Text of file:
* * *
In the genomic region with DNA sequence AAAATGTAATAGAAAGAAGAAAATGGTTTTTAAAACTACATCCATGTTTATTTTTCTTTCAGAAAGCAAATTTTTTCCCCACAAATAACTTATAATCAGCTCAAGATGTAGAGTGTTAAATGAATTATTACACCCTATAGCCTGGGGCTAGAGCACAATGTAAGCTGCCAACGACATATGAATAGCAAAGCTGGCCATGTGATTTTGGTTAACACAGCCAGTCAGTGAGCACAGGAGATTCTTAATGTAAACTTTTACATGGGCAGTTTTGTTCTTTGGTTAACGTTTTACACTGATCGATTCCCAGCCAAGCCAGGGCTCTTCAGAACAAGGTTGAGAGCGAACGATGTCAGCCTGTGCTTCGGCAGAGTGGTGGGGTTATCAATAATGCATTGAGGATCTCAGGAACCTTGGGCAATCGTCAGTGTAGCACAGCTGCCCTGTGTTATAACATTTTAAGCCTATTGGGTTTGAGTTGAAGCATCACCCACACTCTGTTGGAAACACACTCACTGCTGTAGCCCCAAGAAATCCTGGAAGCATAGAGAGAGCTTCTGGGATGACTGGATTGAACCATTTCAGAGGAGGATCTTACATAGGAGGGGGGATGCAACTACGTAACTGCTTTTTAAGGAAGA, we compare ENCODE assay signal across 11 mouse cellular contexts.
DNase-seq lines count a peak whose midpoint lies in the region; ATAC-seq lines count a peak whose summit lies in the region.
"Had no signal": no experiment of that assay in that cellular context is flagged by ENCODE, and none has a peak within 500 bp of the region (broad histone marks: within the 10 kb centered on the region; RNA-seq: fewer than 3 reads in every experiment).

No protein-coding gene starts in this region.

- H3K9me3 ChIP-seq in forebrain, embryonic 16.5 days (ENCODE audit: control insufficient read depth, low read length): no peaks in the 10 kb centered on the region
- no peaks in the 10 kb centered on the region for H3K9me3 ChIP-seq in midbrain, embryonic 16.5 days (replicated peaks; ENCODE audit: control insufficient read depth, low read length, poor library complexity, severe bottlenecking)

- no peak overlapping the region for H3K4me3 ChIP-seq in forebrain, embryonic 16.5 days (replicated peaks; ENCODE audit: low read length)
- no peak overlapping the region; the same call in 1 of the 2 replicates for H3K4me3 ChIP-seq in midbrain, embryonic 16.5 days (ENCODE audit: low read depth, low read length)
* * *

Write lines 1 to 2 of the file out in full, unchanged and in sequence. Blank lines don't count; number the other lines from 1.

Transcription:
In the genomic region with DNA sequence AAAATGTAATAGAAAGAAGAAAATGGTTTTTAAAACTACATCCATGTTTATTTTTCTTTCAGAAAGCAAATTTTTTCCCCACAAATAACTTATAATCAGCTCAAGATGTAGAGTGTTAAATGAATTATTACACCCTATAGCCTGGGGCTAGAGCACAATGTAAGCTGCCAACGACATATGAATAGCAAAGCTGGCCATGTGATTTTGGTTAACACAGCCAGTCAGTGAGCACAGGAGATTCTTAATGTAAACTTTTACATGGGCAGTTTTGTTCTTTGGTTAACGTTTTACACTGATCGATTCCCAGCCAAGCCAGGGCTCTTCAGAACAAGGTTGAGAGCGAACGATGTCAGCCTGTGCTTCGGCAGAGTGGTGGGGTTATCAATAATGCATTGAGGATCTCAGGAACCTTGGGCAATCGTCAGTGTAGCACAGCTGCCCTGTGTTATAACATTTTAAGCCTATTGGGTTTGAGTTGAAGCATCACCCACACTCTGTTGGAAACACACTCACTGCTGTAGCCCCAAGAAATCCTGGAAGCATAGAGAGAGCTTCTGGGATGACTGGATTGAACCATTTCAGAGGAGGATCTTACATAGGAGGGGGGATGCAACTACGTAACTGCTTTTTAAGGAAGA, we compare ENCODE assay signal across 11 mouse cellular contexts.
DNase-seq lines count a peak whose midpoint lies in the region; ATAC-seq lines count a peak whose summit lies in the region.